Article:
Improvements in presentation

There have been considerable improvements in recent years in the presentation of web-based information. The prime source of basic information on most family matters in England and Wales is probably the citizens advice website. This has been improved and incorporates many of the practices of good website design that have been developed over the last decade. And the information on ‘what to do if when you separate’ is reflective of CA’s whole site. The language is clear; the organisation is good; the layout is simple. You can see that it follows the same kind of approach of, the government’s own highly praised website and with which it has shared a number of personnel. The whole field of ‘legal design’, very much associated with an American academic Margaret Hagan, has encouraged a greater focus on what users need and want. She has driven major improvement in how ‘human-centred design’ can help the presentation of information and assistance.

The CA website makes, however, little use of the dynamic possibilities of technology. It is very two dimensional. A more interactional approach is on view elsewhere. For example, Legal Aid BC has a website, MyLawBC,com, which presents information more actively. Ask for help on ‘separation and divorce’ and you are taken to three ‘guided pathways’ that offer active assistance to ‘make a separation plan (25 minutes)’, ‘get family orders (15 minutes)’ and a section on ‘I’ve been served with a court document (15 minutes). Technologically, this is all pretty simple. The site is still presenting a static script but the information has been more processed around the perceived needs of the user. You get taken through a series of Q and As, given some relevant information, asked how likely you are to be able to settle matters amicably between yourselves and left with a downloadable action plan covering what you have said and what you should do. The MyLaw site derives from the Dutch Rechtwijzer project considered later

The domestic site with some of the most detailed assistance on family law is that of AdviceNow run by the charity Law for Life. It produces a set of a dozen guides on aspects of family law beginning with ‘a survival guide to divorce or dissolution of a civil partnership’. These are readable online or downloadable at low price. These are thorough and very good but technologically they scream out for integrated reproduction online. The reason that they are not is presumably financial. As books, they represent a potential income stream for the charity. Put them online and the charity may lose much of the income that keeps it going. So, we can identify a commercial incentive towards preservation of print and aversion from the possibilities of improved delivery through technology.

As an indication of where a more interactive approach to family law advice can go, there is the  Families Change guide to separation for children developed by a small NGO, the Justice Education Society of British Columbia (JES). From 2013, JES developed a game for children, Families Change, to encourage them to deal with issues around the divorce of their parents. It was subsequently taken up by the Californian courts and other provinces in Canada. There is little evidence on quite how effective this is but it is imaginative. The player of the game, a child affected by break up, can, for example, proceed in the game down a street and meet parents in each house who deal badly in a different way with the breakup. This is, however, a very rare attempt to advance interactivity. It surely has enormous potential.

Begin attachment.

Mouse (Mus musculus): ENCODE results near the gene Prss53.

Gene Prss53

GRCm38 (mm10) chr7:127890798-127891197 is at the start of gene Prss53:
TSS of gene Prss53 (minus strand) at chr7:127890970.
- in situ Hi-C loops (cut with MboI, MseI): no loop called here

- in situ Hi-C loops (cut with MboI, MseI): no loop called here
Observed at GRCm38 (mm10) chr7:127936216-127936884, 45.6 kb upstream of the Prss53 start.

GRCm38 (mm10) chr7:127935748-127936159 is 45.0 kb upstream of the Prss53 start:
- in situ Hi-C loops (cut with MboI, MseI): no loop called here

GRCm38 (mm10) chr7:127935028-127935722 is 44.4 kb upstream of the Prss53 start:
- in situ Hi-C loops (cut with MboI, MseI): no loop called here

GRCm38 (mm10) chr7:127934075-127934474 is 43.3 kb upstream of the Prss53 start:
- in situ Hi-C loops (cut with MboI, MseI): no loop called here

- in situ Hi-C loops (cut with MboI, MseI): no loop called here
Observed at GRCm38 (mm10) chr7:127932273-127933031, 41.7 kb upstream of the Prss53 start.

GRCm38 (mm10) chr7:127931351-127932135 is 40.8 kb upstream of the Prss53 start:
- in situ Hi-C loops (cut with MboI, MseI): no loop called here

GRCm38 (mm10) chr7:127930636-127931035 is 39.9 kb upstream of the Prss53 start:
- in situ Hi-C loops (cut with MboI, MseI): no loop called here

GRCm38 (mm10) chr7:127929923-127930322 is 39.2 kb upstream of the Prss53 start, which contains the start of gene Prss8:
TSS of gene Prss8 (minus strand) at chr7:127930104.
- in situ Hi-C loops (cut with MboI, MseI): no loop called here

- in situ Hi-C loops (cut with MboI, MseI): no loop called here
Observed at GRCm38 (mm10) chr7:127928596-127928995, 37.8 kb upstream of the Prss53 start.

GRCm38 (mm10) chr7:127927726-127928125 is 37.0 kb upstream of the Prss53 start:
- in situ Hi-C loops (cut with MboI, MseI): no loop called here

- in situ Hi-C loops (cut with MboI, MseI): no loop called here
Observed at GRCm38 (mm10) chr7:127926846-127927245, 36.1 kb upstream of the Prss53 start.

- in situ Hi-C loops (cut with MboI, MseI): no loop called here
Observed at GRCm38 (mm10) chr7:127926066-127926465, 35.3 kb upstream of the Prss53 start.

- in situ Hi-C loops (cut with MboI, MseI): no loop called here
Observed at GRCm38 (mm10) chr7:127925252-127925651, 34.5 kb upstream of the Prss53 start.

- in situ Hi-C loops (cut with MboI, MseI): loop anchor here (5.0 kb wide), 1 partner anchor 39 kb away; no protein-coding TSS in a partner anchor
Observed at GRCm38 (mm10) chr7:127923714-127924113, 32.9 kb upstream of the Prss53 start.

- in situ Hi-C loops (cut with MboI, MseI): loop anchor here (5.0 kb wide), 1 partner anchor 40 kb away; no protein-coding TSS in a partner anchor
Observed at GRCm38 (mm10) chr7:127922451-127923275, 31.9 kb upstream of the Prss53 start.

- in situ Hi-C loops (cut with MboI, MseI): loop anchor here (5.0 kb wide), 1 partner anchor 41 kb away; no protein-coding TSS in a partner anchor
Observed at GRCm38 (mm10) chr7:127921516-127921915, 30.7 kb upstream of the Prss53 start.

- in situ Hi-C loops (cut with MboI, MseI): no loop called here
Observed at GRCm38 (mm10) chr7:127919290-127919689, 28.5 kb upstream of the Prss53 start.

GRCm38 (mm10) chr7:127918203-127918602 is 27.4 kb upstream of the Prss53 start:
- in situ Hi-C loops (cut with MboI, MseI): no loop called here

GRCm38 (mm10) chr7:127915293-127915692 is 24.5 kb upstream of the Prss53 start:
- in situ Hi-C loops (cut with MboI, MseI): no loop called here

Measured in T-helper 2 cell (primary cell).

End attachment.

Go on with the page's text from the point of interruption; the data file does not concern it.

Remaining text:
An obvious advance in interactivity comes in the form of chatbots of various kinds. These do allow for automation – and, indeed, AI. Few have been developed with any sophistication to cover family law. The most ambitious chatbot in the advice field has probably been Nadia – developed to give information about a new Australian disability insurance scheme. This was cutting edge; used professional New Zealand chatbot designers FaceMe commercial developers of ‘Digital humans are AI-powered customer experience ambassadors that recreate human interaction at infinite scale’; and used a digital representation of a human with Cate Blanchett’s voice to give information. This could have been the holy grail of delivering AI assisted information through a simulated human which could even have read the emotional response of users through the camera on their computers. It was, however, spiked in 2017 because the Australian government was spooked at the expense and the AI was not powerful enough to provide a sufficiently robust performance. Had it worked, this could have revolutionised delivery of family as every other area of law. Given the commercial investment into chatbots to replace call handling provision, progress could advance here. You could imagine a digitalised simulated human handling the information, for example, on the Citizens Advice website and making it more approachable. But we are demonstrably not there yet.

Improvements in packaging

Another example of general innovation – encouraged by, but not dependent on, technology – but with specific application to family law is the growth of the fixed price package associated with automated working practices. Co-operative Legal Services (CLS) launched in 2011 with a set of different fixed price divorce packages which ‘its then newly appointed director, Christina Blacklaws, announced: ‘we … want to push the boundaries in delivering advice in other ways for people who would rather access legal services in different ways.’  The price varied according to the amount of individualised assistance offered. The project faltered and the current iteration of Co-op Legal Services focuses much more on legal elements linked to the Co-op’s well established funeral business. Currently the company’s family offer is somewhat modified – and diminished: ‘Once we have provided a written quote for the agreed work, that price will not change.’ The failure of CLS, once so heralded as a potential disrupter of provision, had complex causes.